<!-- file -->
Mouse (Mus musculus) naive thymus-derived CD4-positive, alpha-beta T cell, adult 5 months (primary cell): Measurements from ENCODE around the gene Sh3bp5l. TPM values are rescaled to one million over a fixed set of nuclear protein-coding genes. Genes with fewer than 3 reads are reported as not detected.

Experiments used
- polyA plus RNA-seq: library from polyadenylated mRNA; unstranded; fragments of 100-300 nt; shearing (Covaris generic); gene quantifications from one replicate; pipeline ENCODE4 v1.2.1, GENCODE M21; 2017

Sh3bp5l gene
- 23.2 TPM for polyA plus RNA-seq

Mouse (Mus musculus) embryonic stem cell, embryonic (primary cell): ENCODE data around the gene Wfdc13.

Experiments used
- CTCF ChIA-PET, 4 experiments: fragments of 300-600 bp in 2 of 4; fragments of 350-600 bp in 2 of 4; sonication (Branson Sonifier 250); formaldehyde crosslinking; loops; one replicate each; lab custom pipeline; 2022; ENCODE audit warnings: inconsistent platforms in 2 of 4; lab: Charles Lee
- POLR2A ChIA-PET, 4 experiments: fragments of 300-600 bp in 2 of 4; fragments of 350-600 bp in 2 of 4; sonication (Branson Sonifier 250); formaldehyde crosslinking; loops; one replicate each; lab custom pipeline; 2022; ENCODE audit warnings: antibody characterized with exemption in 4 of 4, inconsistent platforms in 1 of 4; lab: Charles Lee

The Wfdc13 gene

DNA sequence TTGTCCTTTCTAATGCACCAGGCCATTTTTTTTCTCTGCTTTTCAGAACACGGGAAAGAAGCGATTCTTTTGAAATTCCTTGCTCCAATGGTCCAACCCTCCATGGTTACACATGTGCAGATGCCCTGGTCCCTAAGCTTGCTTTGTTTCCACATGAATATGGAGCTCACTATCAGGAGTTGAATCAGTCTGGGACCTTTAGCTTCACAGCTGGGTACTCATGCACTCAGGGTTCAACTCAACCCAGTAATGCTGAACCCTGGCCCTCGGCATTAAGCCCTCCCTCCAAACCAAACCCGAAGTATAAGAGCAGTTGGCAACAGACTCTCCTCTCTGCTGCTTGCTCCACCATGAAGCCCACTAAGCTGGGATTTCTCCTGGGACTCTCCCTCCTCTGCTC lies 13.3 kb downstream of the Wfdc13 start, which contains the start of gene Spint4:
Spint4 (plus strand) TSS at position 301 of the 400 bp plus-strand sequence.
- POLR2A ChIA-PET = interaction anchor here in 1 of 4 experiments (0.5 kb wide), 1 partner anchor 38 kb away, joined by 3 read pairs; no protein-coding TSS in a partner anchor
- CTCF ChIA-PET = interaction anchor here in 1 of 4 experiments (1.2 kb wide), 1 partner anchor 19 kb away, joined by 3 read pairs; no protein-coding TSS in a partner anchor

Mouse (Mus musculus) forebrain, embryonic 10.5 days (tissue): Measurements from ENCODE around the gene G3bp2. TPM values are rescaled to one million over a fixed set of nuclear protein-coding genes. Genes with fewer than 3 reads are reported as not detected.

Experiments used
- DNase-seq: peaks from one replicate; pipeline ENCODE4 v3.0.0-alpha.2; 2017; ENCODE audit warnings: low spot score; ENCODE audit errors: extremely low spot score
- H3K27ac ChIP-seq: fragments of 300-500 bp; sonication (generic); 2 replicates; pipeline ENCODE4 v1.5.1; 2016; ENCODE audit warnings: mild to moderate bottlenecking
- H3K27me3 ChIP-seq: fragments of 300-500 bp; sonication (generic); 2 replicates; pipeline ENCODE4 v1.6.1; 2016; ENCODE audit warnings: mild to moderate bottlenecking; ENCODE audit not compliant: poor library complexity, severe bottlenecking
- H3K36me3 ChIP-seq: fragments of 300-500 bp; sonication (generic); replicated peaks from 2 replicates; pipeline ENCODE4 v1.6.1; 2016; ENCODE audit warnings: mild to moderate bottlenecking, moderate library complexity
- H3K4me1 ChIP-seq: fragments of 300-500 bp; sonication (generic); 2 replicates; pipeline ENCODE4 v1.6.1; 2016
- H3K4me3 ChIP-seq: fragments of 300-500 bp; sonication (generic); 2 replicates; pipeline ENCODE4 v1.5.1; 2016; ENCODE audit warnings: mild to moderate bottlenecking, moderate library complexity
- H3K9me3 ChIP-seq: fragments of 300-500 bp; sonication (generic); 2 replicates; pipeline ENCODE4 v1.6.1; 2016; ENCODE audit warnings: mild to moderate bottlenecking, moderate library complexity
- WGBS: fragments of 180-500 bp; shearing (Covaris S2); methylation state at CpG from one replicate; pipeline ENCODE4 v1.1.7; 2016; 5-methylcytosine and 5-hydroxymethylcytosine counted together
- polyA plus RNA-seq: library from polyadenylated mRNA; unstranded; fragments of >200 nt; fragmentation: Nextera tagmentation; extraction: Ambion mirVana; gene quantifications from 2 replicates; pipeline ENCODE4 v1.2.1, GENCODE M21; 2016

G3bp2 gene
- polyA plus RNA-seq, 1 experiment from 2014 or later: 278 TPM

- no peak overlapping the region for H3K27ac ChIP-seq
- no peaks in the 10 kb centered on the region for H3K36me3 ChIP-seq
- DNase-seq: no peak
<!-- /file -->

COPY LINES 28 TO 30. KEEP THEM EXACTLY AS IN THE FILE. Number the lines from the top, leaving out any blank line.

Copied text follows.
- no peak overlapping the region for H3K27ac ChIP-seq
- no peaks in the 10 kb centered on the region for H3K36me3 ChIP-seq
- DNase-seq: no peak